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Trustees of the Local 531 Pension Fund v. Al Turi Landfill

September 17, 2010

TRUSTEES OF THE LOCAL 531 PENSION FUND, PLAINTIFFS,
v.
AL TURI LANDFILL, INC., DEFENDANT.



The opinion of the court was delivered by: Ross, United States District Judge

NOT FOR PRINT OR ELECTRONIC PUBLICATION

AMENDED OPINION & ORDER

In the instant action, plaintiffs, Trustees of the Local 531 Pension Fund, allege that defendant Al Turi Landfill is liable to them for unpaid withdrawal liability pursuant to the Employee Retirement Income Security Act ("ERISA") of 1974, 29 U.S.C. § 1301, et. seq., and the Multiemployer Pension Plan Amendments Act of 1980 ("MPPAA"), 29 U.S.C. §§ 1381-1461. Defendant moves for an order dismissing the complaint and directing the parties to proceed to arbitration. Plaintiffs move for summary judgment. For the reasons set forth below defendant's motion to compel is granted, plaintiffs' motion for summary judgment is denied without prejudice, and the action is stayed pending the outcome of the arbitration.

BACKGROUND

The Local 531 Pension Fund ("Fund") is an "employee benefit fund" as defined in Sections 3(2) and 3(3) of ERISA. See 29 U.S.C. §§ 1002(2); 1002(3). The Fund is operated pursuant to its Trust Agreement and has further adopted Plan Rules and Regulations concerning the administration of the Local 531 Pension Plan, including the enforcement of withdrawal liability obligations. (Aff. of Barry Reich, Dec. 16, 2009 ("Reich Aff."), ¶5, Ex. C.) Defendant Al Turi Landfill, Inc. was party to a series of collective bargaining agreements with Local 531. (Compl. ¶ 7.) Pursuant to the collective bargaining agreements, Al Turi was obligated to make monthly contributions to the Fund on behalf of its employees working in covered employment. (Compl. ¶ 7.) In December 1997, the collective bargaining agreement between Al Turi and Local 531 was amended, and Al Turi and the other signatory employers then contributing to the Fund were no longer obligated to make monthly contributions. (Reich Aff. ¶ 9.) While there is some dispute as to the reasons for the Fund's termination, it is agreed that the Local 531Pension Fund was terminated, and at that time, Al Turi permanently ceased to have an obligation to make monthly contributions to the Fund, and all employer members, including Al Turi, were assessed a withdrawal liability. (Reich Aff., ¶ 11.)

On March 27, 1998, Local 531 notified Al Turi that it had "computed the unfunded vested benefits (UVB) allocated to the Company to be equal to: $236,970.64. This is the Company's withdrawal liability." (Reich Aff. ¶ 11, Ex. D.) On December 2, 1998, defendant filed a Demand for Arbitration with the American Arbitration Association ("AAA") seeking "complete or partial reduction" of its withdrawal liability. (Decl. of Edward Beane ("Beane Decl."), ¶ 17, Ex. C.) On December 21, 1998, defendant sent a letter to the AAA stating that it consented to Local 531's request to hold the arbitration in abeyance for an unspecified period of time. (Beane Decl., ¶ 22, Ex. E.) On January 27, 1999, Local 531 informed Al Turi of its "Reallocation Liability" and stated that Al Turi's total liability, including withdrawal liability, redetermination liability, and reallocation liability, was $441,537.11. (Reich Aff. ¶ 12, Ex. E.) The payment schedule provided for 147 quarterly payments of $6,738.40 each, and a final payment in the amount of $1,326.30, with payments due on February 1, May 1, August 1, and November 1 of each year. (Reich Aff. ¶ 12, Ex. E.) Defendant states that in or around 1999, Al Turi began making these quarterly payments to Local 531 in a timely fashion at the rate of $6,738.40 per quarter, while reserving its right to challenge these assessments in the pending arbitration. (Beane Decl., ¶ 20.)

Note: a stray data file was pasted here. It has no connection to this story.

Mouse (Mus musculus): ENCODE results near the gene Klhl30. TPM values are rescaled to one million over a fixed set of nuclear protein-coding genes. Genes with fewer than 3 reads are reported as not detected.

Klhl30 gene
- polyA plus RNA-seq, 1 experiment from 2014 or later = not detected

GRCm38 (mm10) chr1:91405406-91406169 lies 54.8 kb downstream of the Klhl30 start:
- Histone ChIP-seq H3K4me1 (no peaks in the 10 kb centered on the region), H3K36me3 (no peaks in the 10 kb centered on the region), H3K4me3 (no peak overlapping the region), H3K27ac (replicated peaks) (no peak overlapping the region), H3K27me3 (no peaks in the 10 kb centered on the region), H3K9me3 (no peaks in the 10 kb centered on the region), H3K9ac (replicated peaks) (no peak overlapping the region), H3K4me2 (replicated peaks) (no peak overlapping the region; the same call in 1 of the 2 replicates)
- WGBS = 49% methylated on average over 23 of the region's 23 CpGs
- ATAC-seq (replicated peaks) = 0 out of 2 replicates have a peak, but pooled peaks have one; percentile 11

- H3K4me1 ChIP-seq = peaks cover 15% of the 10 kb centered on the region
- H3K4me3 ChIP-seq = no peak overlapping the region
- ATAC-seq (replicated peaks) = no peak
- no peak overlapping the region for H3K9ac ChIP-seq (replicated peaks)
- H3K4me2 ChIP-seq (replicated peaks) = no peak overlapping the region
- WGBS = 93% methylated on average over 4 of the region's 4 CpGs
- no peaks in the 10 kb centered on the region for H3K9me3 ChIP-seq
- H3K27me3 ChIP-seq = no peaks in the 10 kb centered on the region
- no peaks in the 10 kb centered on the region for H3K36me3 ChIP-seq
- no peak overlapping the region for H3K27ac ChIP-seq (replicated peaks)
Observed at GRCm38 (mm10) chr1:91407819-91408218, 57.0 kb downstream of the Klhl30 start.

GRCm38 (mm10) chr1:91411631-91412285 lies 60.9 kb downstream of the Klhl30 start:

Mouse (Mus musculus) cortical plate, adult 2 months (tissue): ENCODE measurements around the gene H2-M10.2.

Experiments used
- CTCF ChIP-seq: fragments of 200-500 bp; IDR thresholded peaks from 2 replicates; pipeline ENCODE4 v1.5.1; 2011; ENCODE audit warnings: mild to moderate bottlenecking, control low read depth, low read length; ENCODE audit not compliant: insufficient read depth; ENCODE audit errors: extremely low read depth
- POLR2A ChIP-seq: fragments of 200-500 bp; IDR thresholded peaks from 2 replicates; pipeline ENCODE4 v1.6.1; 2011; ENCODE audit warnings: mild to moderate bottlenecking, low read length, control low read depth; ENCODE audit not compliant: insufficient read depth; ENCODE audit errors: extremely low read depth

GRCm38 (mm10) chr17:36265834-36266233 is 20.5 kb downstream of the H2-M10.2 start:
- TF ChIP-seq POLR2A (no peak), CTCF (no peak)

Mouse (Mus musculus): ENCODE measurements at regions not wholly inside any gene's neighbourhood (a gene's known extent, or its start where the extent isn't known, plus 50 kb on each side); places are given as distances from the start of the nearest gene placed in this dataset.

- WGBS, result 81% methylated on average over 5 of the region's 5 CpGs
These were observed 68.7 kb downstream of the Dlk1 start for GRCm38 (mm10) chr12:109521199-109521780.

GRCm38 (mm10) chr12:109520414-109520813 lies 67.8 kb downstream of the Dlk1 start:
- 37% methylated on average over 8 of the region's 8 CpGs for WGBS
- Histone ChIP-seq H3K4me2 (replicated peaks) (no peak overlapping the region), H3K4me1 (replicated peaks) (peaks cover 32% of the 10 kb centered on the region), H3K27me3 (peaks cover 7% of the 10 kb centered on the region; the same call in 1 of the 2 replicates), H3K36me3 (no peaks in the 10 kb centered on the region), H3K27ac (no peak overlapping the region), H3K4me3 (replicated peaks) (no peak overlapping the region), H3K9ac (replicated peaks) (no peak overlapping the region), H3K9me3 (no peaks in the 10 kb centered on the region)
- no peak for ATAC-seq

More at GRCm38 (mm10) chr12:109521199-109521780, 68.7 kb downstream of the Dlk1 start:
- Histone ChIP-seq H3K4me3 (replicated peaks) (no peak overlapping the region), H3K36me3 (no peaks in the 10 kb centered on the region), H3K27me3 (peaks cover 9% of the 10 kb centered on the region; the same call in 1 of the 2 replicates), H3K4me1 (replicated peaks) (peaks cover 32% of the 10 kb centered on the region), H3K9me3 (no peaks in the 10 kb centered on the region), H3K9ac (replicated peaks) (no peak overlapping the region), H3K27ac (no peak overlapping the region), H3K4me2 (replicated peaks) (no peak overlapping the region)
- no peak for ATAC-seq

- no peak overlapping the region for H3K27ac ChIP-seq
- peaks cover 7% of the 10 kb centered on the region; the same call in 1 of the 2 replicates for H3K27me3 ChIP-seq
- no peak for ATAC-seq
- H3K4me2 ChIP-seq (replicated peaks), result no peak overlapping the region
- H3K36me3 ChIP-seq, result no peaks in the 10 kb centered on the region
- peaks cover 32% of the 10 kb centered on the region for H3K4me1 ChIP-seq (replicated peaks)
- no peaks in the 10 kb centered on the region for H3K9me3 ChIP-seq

On September 15, 1999, after a period of inactivity, AAA advised both parties that "[u]nless we are advised to the contrary, by either party, within ten days, our records will be marked to reflect that the matter has been settled and that it is the parties' wish that it be withdrawn from arbitration." (Beane Decl., ¶ 23, Ex. F.) On October 19, 1999, defendant wrote to AAA stating that defendant "has not abandoned this case and would like to move forward with the scheduling matter for arbitration." (Beane Decl., ¶ 24, Ex. G.) Despite the fact that defendant sent its letter after the ten day deadline set by AAA, on November 3, 1999, AAA informed the parties that it had appointed an arbitrator. (Beane Decl., ¶ 25, Ex. H.) Defendant subsequently sent plaintiffs a document request, and on February 4, 2000, AAA notified the parties that an arbitration hearing had been scheduled for April 4, 2000. (Beane Decl. ¶¶ 27, 29, Exs. I, K.) The hearing was adjourned twice, and before the November 6, 2000 hearing, another adjournment was sought. (Beane Decl. ¶¶ 30-31, Exs. L, M.) On February 12, 2001, AAA advised the parties that it had not received any information regarding the status of the arbitration and intended to close the matter within two weeks. (Beane Decl. ¶ 32, Ex. N.)